Saturday, April 29, 2017

"Remember - they work for you..."


Mr. Gibbon and I decamp to darkest Mersea Island, where the sun is shining, the tide is out, and we are to perform at the behest of the curators of The River Stage at Cosmic Puffin, an entertainingly anarchic fundraising festival which has grown from modest roots to become a lively, six-stage microcosm of the sort of thing that stands for everything that (say) the Fyre Festival emphatically doesn’t. Ironically, the camping, catering, stewarding, music and facilities are a universe beyond whatever the Rich Kids of Instagram are paying to not see Blink 182; so I’d say we’ve already won the weekend.

We are without Mr. Wendell on this occasion – decamped to Patagonia and living like a King or somesuch - which is a shame because as a fellow veteran of the Stage Managing Wars* (from the other side of the monitors) he would doubtless have approved of the efficient and timely way we were ushered upon entry to the artist’s reception caravan, issued with wristbands and meal vouchers and directed to the backstage parking area where we could unload comfortably in good time for our set. Not that we’re the prissy, artistic types, but that makes a nice change from being told to unload in the road outside the festival, vaguely directed to a field “...down there somewhere” and told to look for ‘Ron’ by people who are charging traders fifty quid a day for access to a 13 amp socket. And that’s one we were invited to. There also looks to be much less chance of us being asked to give it a rest for ten minutes mid-set so that the Bird of Prey display can get started.

CP10, which we dutifully submitted a demo to and asked nicely if we could play at, is clearly being run by people with experience of being up at one in the morning tidying up cables as it has a dedicated crew catering tent, with two kinds of curry (whoever got ‘vegan curry’ in the pre-festival sweepstake was clearly on an odds-on no-brainer). This, also, we feel Mr. Wendell would appreciate, given his vegetarian proclivities. Sustainably, we were asked to bring our own eatin’ irons, which The Winns have sensibly forethought while Fiddly unveils a plate of simply Partridgian proportion which is duly laden down with rice, salad and chicken – all of which disappears in due course; Fiddly is nothing if not a child of austerity, and relates a story from his school days involving the resale of an ounce of Churchman’s shag and a briar pipe - “...and that’s when I gave up smoking!” he chuckles. Gib and I elect to make a donation instead and receive paper plates, some of which he suspects he may have ingested over the course of dinner, since at one point the realisation dawns that he is actually attempting to scoop up some varnish from the trestle table with his (wooden) fork.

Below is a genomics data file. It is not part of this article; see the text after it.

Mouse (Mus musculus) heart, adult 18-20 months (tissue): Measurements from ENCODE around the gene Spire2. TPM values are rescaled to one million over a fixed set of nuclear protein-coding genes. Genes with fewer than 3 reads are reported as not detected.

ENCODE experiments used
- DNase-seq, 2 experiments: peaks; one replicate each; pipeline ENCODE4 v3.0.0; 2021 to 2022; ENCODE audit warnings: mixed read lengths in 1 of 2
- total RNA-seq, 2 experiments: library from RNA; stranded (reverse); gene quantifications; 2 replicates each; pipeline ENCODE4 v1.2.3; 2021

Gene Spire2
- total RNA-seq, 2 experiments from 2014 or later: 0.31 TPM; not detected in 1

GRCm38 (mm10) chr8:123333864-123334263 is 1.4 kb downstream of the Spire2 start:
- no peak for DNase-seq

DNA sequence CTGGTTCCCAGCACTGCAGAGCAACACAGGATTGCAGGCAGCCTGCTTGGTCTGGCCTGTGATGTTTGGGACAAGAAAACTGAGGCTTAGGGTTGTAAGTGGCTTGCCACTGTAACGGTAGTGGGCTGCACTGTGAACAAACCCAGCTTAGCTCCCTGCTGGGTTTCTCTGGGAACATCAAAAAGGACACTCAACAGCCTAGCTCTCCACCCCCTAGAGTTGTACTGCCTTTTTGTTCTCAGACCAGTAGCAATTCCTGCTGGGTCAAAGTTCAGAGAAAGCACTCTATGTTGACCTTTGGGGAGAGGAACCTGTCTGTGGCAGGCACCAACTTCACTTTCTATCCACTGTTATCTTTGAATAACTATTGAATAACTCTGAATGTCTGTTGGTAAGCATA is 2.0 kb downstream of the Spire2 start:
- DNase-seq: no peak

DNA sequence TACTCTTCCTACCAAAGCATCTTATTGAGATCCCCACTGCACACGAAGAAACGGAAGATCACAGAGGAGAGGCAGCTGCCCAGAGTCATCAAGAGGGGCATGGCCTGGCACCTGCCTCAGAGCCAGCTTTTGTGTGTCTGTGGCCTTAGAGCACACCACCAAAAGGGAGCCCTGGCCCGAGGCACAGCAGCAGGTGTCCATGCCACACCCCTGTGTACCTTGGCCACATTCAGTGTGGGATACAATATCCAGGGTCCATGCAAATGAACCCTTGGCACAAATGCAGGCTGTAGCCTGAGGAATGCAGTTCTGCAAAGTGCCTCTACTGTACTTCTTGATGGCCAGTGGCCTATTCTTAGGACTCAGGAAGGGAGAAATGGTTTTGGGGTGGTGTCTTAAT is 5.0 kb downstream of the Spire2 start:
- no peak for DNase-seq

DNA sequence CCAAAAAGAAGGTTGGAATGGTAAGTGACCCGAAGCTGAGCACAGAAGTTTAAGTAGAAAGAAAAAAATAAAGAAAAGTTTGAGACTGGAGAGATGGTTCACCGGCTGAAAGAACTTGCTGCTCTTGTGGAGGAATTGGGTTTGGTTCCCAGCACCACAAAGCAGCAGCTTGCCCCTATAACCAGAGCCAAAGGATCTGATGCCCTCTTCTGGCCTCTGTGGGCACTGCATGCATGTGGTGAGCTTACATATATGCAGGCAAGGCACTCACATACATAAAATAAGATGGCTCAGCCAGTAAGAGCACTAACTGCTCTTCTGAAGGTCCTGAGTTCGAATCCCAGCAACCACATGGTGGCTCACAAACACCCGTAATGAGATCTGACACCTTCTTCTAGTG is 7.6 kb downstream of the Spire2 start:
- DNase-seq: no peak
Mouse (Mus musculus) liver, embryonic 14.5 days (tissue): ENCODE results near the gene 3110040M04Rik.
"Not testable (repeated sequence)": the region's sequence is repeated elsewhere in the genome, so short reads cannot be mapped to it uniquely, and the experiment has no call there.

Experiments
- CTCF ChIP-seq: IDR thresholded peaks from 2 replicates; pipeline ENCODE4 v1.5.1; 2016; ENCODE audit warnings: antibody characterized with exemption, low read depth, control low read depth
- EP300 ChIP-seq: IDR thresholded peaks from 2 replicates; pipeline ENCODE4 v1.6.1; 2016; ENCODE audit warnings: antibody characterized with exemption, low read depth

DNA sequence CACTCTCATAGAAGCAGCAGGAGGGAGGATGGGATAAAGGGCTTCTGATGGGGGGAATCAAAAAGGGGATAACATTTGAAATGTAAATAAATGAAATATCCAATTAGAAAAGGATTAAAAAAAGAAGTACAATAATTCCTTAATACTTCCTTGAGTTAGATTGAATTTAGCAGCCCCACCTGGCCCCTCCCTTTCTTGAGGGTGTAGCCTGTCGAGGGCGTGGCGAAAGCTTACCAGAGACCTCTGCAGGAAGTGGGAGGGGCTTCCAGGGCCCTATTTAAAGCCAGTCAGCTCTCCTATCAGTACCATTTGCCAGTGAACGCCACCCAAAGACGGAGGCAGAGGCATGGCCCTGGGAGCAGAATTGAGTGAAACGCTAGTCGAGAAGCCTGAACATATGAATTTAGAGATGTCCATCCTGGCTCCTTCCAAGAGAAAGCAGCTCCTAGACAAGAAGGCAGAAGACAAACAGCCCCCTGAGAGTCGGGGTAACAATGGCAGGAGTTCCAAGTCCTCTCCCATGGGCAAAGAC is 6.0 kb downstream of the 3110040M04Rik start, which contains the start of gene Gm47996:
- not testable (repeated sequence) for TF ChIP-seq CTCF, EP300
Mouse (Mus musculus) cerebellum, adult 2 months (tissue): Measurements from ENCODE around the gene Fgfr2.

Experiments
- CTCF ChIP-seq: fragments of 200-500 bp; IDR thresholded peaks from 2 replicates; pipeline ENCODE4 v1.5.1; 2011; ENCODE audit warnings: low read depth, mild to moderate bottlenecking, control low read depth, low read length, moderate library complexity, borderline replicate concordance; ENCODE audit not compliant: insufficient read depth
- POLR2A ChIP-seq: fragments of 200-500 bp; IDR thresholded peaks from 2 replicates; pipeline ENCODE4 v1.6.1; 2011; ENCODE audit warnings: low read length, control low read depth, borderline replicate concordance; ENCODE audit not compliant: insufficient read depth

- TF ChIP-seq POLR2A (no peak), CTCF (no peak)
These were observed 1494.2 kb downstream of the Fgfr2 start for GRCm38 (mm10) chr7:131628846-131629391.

Of course the main business of proceedings is our opening set in a charming bedouin/crusty tented amalgam of sofas, deep cushions, backlit fabric jellyfish and a swordfish-based stage proscenium which makes La Mulley sigh deeply and happily in remembrance of childhood festivals past. It is here that Mr. Wendell’s absence is most keenly felt, as in having stripped back the set where possible to abrogate his vocal abstenteeism, I have neglected to fully take into account that he also plays most of the holding role in terms of guitar, while I perform more in terms of a Libero. This is thrown into stark relief when I start ‘Elephant’ (“This song is about an elephant in a room, at a wedding. Not a literal elephant...”) both without the benefit of a lush Gibson-based accompaniment, but also with the wrong notes, and in completely the wrong order. However, we play through, finish well and on time – probably a bit too on time for the North Suffolk contingent, who will actually spend more of Friday evening in the car than on the festival site, all told. We tour the grounds one more time, and as we pack up to leave we espy Fiddly, flask of tea in hand, gazing wistfully out to sea. “Shoulda bought the canoe...” he murmurs softly. 

 
 




*The title of this post is inspired by sage advice given to me by the Production Manager at The Maverick Festival when I expressed some reluctance to start ordering the talent off stage when it started approaching changeover time. It's a good mantra.